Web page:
Yesterday, on Facebook, after posting a picture of my garlic crusher – a castaway cobble from the streets of Antigua. I received several private messages asking me what I was cooking. So here you go, a step by step pictorial recipe of the traditional Indian dish called Keema.
It is easy, tasty, warm and comforting . You can use ground beef, lamb or turkey. My favorite is lamb because I prefer the taste over beef, and can get it locally grown, and hormone free. (I can with beef too, but not turkey.) I usually use about 4 pounds of meat so that I have leftovers for Elijah’s lunch for the next few days
Here you go.
This is what you need:
4 pounds yellow onion
1/4 cup oil (coconut preferred)
two (or more) green chiles
4 large tomatoes
1 1/2 heads of garlic
2 inches (1 inch radius) ginger
4-5 cardamom pods
1 stick cinnamon
4 pounds meat (lamb, turkey or beef)
Up to 2 cups broth (chicken, beef or veg)
1/3 cup almond or cashew butter
Step one, clean about a a head and a half of garlic and peel about two inches (one inch wide of ginger)
I use a heavy stone to crush and skin my garlic. The stone is a cobble from the streets of Antigua. It is heavy and fits my hand nicely.
After you have skinned your garlic and ginger, chop it finely. I use a food processor for this step. You should end up with about a third of a cup of aromatics.
Now finely slice about 4 pounds of onions. Again, I use a food processor. My Breville
slices them beautifully. After they are sliced, heat about a quarter cup of coconut oil to a nice deep pot, and once nice and hot, add the onions. You can use other oil, but I like the sweet flavor of this oil, and it is very healthy. Your goal is to cook the onions down and brown them. This takes a while – 30 to 40 minutes. So stick around and stir frequently so they do not burn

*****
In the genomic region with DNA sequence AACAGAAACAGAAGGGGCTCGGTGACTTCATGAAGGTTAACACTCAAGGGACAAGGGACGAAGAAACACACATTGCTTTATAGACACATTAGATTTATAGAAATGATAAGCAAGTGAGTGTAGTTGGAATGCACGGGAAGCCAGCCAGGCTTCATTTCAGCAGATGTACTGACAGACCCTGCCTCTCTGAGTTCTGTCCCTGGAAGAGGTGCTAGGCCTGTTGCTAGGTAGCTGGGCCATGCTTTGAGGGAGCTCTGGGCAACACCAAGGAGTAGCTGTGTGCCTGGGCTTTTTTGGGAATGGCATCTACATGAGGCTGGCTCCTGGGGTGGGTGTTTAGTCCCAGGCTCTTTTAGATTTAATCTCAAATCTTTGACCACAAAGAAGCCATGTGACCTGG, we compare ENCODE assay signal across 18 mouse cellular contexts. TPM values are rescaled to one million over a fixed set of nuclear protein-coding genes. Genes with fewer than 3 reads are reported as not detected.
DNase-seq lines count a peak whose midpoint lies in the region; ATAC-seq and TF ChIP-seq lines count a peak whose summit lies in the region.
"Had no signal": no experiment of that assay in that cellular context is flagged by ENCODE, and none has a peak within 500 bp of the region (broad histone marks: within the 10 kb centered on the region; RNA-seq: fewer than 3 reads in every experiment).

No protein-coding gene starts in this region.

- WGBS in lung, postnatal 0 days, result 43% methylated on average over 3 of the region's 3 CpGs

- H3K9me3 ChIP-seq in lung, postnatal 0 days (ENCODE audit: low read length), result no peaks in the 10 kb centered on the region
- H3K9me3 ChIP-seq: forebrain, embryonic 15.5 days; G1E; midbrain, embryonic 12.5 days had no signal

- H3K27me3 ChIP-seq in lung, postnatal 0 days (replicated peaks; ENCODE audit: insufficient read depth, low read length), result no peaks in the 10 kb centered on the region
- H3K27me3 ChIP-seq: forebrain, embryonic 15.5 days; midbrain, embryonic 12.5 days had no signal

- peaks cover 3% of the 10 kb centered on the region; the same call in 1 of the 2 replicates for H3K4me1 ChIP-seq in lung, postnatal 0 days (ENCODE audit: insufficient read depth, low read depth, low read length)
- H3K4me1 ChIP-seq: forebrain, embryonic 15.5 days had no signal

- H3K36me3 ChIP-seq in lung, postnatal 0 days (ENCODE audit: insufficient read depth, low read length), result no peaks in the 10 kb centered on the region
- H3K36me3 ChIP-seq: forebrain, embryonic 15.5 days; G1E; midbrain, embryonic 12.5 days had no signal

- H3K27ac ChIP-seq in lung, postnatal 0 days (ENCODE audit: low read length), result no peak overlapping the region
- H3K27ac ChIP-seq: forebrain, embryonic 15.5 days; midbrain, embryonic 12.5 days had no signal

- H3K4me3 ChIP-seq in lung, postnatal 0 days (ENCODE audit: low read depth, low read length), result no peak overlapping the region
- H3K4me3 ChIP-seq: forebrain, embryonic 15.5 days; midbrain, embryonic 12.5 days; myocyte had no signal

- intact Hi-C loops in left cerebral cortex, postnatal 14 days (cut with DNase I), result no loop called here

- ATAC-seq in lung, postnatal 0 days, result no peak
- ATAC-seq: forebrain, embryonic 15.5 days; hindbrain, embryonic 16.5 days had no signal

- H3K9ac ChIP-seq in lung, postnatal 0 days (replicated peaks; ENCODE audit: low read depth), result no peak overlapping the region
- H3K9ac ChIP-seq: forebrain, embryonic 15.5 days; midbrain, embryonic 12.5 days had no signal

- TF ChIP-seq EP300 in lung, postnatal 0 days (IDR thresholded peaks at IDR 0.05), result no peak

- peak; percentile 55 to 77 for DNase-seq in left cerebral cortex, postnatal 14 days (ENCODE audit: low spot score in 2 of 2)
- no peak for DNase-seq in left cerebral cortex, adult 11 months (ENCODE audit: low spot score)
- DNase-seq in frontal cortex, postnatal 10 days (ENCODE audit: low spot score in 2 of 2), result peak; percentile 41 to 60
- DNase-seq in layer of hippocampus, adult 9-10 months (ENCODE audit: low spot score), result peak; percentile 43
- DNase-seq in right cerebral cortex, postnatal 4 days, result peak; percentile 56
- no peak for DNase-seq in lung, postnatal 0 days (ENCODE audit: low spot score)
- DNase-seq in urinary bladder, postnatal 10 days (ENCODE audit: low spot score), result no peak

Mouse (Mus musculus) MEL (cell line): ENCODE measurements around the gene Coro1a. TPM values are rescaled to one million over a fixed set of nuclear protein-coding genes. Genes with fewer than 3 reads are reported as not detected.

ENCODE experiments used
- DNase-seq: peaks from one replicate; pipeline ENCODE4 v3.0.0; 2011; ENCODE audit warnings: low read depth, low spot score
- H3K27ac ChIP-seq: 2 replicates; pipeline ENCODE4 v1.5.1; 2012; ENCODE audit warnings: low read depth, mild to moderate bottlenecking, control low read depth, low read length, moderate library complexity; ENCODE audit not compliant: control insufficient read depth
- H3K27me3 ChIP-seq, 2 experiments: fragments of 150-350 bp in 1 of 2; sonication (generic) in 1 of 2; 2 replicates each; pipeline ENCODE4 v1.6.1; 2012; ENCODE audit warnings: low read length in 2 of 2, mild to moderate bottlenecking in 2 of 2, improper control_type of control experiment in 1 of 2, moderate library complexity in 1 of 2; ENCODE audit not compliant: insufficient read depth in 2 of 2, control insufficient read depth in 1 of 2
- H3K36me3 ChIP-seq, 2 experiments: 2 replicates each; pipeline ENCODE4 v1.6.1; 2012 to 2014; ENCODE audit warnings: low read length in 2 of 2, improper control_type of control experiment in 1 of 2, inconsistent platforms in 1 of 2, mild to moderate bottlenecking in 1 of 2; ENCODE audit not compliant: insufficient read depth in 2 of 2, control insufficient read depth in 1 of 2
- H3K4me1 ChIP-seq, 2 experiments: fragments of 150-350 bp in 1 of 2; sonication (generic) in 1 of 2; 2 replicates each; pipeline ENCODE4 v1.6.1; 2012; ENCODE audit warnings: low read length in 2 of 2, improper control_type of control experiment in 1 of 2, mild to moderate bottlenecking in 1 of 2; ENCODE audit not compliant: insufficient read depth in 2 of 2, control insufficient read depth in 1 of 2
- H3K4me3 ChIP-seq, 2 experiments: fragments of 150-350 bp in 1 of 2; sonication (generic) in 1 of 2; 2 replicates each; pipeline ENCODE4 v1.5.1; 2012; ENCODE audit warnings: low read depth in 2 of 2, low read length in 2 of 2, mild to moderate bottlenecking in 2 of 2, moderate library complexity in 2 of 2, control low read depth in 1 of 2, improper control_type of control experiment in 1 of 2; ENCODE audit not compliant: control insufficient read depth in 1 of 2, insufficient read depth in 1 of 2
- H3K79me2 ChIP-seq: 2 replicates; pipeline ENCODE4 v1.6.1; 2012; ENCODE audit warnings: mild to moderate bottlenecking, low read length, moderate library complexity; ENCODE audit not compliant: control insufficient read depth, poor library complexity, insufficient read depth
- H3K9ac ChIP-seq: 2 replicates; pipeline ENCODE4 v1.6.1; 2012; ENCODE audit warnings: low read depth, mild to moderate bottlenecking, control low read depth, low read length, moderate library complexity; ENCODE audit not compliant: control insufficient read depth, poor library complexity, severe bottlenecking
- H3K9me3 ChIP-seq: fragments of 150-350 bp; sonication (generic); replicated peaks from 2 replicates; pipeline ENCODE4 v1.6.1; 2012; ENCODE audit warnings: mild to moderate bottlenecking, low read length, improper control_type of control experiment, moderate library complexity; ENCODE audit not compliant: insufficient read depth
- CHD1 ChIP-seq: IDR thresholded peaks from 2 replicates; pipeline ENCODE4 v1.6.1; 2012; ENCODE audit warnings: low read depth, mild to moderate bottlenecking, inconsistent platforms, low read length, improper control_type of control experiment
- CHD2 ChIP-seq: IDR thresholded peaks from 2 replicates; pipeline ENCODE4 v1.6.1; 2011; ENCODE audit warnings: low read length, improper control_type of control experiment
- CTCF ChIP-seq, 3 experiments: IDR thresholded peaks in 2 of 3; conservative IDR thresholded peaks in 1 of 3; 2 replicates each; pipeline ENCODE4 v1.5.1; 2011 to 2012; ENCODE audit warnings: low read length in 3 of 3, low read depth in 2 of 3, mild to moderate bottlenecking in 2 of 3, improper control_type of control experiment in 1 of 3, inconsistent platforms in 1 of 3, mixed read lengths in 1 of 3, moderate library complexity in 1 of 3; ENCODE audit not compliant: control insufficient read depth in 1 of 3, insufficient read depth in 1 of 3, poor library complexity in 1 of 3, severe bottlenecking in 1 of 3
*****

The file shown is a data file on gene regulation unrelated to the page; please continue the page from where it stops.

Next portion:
10 minutes later
Twenty minutes into cooking the onion add about a tablespoon of black mustard seed, 5 cardamom pods, 7 whole cloves and a two inch stick of cinnamon.
Keep cooking and stirring
While the onions are cooking dice two hot green chiles (use less or more to your taste) and add them to the onions.
Still, while the onions are cooking, peel and dice four fresh tomatoes. I peel tomatoes by cutting a shallow cross into the fruit’s skin, then sinking the tomato in boiling water for about 30 seconds, then running cold water over the tomato. The flesh comes off easy.
By now your onions should be almost ready for spice.
In one small bowl put about 3 Tablespoons of Turmeric (a wonder herb – great for reducing inflammation). In another bowl put 4 Tablespoons of ground cumin, 4 Tablespoons of ground cardamom, 1 Teaspoon (more or less) of ground cayenne pepper, 1/8 teaspoon of ground nutmeg.
Onions are finally done! Add the garlic ginger combo and cook for a minute or two.
Now add your spice to the mix. At this point the spice/onion/ginger/garlic mix will start sticking, so begin adding a bit of broth (veg, chicken or beef). Cook this mixture, adding broth as needed for about 3 minutes.
Now add your meat and mix spices in well, then add your diced tomatoes. Cook for as long as you like (the longer the better) adding broth to keep the mixture moist. About a half hour before you are finished add about a third of a cup of almond or cashew butter, and two tablespoons of Garam Masala and salt and pepper to taste.
You can add peas to the mixture, or diced potatoes or edamame. When serving I put cilantro on top, and make a mixture of yoghurt, diced cucumber and onion, salt and cayenne to top the dish with. I also like to serve this with tomato chutney and for those of you who are not wheat free, the Indian bread called Naan.
Here is Elijah and Jack enjoying dinner.